This article was originally published on IUCN.
“Seventy-six percent of freshwater species endemic to the Lake Victoria Basin, including many species important to local livelihoods, are threatened with extinction, a new IUCN-led report has found.
The report, Freshwater biodiversity in the Lake Victoria Basin, assesses the global extinction risk of 651 freshwater species, including fishes, molluscs, dragonflies, crabs, shrimps and aquatic plants native to East Africa’s Lake Victoria Basin, finding that 20% of these are threatened with extinction. Of the freshwater species assessed, 204 are endemic to the Lake Victoria Basin and three-quarters (76%) of these endemics are at risk of extinction.
Freshwater species are important sources of food, medicine and construction material for millions of people living in the basin and provide resources for communities who cannot access or afford market goods. The African Lungfish (Protopterus aethiopicus), for example, is declining in the Lake Victoria Basin largely due to overfishing, poor fishing practices and environmental degradation as wetlands are converted to agricultural land. The lungfish is considered a delicacy for some local communities and is an important local medicinal product, used to boost the immune system and treat alcoholism. The lungfish is also traded at market, making it important to the local economy.
“The Lake Victoria Basin is incredibly rich in unique species found nowhere else on Earth, yet its biodiversity is being decimated. The effects on communities that depend on the lake for their livelihoods could be disastrous. We hope this report will drive more sustainable land and water management in the Lake Victoria Basin by informing policy-makers and conservation programmes,” says Will Darwall, Head of IUCN’s Freshwater Biodiversity Unit and a co-author of the report.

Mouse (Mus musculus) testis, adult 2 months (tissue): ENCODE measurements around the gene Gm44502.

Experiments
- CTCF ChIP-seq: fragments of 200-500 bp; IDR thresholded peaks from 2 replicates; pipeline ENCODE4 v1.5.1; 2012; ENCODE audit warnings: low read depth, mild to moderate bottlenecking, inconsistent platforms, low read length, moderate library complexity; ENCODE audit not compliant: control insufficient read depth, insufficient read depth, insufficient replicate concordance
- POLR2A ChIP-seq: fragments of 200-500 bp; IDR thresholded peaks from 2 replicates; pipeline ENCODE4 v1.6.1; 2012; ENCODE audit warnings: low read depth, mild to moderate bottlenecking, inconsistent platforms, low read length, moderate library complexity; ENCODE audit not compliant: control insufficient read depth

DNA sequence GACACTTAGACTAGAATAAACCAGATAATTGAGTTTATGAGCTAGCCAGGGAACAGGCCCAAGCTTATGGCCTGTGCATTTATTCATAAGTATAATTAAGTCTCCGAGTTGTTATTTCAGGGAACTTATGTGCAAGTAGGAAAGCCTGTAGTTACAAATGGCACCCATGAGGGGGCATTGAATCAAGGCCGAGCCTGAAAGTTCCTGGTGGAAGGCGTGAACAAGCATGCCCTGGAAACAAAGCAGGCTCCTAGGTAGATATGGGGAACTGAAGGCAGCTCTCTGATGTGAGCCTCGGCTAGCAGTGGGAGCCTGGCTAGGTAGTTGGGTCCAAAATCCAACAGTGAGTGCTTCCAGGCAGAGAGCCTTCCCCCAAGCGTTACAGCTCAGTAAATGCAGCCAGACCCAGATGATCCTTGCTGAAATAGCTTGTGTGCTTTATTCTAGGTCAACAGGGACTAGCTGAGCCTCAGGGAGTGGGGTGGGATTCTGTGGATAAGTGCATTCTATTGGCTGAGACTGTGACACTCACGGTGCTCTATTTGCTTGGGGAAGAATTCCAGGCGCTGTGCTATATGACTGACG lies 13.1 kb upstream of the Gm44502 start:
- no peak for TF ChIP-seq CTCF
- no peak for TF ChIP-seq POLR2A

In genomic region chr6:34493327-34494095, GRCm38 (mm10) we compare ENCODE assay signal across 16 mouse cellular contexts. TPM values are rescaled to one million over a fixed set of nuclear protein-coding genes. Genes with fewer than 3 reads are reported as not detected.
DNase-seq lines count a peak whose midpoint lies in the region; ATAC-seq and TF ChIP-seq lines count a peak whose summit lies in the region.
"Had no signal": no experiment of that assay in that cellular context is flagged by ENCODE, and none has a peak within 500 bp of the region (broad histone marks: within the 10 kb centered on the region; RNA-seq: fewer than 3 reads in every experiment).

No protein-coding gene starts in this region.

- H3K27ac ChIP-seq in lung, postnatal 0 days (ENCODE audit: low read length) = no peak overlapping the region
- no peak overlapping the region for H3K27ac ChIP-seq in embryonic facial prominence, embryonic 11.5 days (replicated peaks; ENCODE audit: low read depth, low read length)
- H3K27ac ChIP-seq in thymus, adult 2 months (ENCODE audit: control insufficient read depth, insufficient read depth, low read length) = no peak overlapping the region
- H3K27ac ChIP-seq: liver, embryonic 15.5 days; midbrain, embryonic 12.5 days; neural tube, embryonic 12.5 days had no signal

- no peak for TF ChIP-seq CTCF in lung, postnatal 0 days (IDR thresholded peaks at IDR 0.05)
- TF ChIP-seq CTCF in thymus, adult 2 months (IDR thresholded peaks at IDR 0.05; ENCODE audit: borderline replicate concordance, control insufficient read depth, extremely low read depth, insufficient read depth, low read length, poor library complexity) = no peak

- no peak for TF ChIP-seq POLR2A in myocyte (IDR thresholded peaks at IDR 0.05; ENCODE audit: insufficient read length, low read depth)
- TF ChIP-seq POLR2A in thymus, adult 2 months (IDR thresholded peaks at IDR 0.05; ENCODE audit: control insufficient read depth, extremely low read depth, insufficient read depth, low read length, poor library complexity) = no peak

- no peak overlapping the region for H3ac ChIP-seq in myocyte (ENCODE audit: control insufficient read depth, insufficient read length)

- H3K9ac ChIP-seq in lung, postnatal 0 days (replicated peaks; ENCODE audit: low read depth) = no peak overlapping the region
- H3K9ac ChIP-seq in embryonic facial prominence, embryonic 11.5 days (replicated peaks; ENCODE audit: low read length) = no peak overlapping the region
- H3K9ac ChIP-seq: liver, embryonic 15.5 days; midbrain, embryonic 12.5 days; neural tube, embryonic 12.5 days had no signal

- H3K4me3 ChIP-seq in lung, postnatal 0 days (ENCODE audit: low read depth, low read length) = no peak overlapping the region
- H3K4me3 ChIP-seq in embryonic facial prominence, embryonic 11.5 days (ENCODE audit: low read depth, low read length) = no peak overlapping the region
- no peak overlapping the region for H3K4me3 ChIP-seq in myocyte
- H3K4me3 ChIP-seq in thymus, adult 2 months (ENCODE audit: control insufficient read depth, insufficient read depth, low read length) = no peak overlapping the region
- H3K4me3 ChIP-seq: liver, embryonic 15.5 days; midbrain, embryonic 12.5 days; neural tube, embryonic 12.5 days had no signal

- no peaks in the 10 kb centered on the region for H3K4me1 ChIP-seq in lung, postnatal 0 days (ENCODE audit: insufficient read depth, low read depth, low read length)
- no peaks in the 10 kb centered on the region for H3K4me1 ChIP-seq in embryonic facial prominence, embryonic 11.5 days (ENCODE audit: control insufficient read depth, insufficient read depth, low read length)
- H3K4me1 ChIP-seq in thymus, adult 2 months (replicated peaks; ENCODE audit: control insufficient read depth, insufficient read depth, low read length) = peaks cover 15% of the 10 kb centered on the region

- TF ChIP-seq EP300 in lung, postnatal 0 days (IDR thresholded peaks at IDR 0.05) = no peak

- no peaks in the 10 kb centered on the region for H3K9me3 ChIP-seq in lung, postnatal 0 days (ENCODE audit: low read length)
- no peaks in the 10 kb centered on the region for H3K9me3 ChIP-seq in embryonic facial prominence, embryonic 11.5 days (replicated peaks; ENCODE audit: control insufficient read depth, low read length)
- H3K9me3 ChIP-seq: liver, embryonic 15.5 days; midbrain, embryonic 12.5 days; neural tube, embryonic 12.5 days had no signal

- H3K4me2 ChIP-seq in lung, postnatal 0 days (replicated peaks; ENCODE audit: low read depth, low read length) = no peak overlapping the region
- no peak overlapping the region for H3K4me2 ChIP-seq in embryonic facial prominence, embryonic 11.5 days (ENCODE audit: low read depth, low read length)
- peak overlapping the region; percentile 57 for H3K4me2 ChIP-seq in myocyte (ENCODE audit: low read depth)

Lake Victoria is the world’s second largest freshwater lake by surface area. Its catchment area includes parts of Kenya, Tanzania, Uganda, Burundi and Rwanda. Also referred to as ‘Darwin’s Dreampond’, Lake Victoria is known for its high levels of unique biodiversity. The Lake Victoria Basin harbours immense natural resources including fisheries, forests, wetlands and rangelands, which help provide food and clean water to local communities and support their livelihoods.
Pollution from industrial and agricultural sources, over-harvesting of resources and land clearance are among the primary threats to biodiversity in this region. Invasive species also present an important threat to native biodiversity in the basin, affecting 31% of all species and 73% of threatened species. The purple flowered Water Hyacinth (Eichhornia crassipes) was accidentally introduced to Lake Victoria from South America in the 1980s, and at its peak covered close to 10% of the lake surface in dense floating mats. These mats reduce the oxygen and nutrient availability in the water column, which negatively affects native biodiversity. Opportunities for harvesting and exploiting the Water Hyacinth, for example by using the species as fuel in bio-digesters for energy production, are under investigation.
“The risk of extinction for freshwater biodiversity in the region is increasing,” says Catherine Sayer, IUCN Programme Officer and a co-author of the report. “The Lake Victoria Basin is home to hundreds of species which haven’t yet been described, and this means the number of species at high risk of extinction may be even greater than we currently realise. We still know very little about many species in the basin. It is important that we build on the data used in this report to fully understand the species distributions and populations, and threats to the species, in order to minimise the future impact of biodiversity loss on local communities.”
Read on and access the report at IUCN.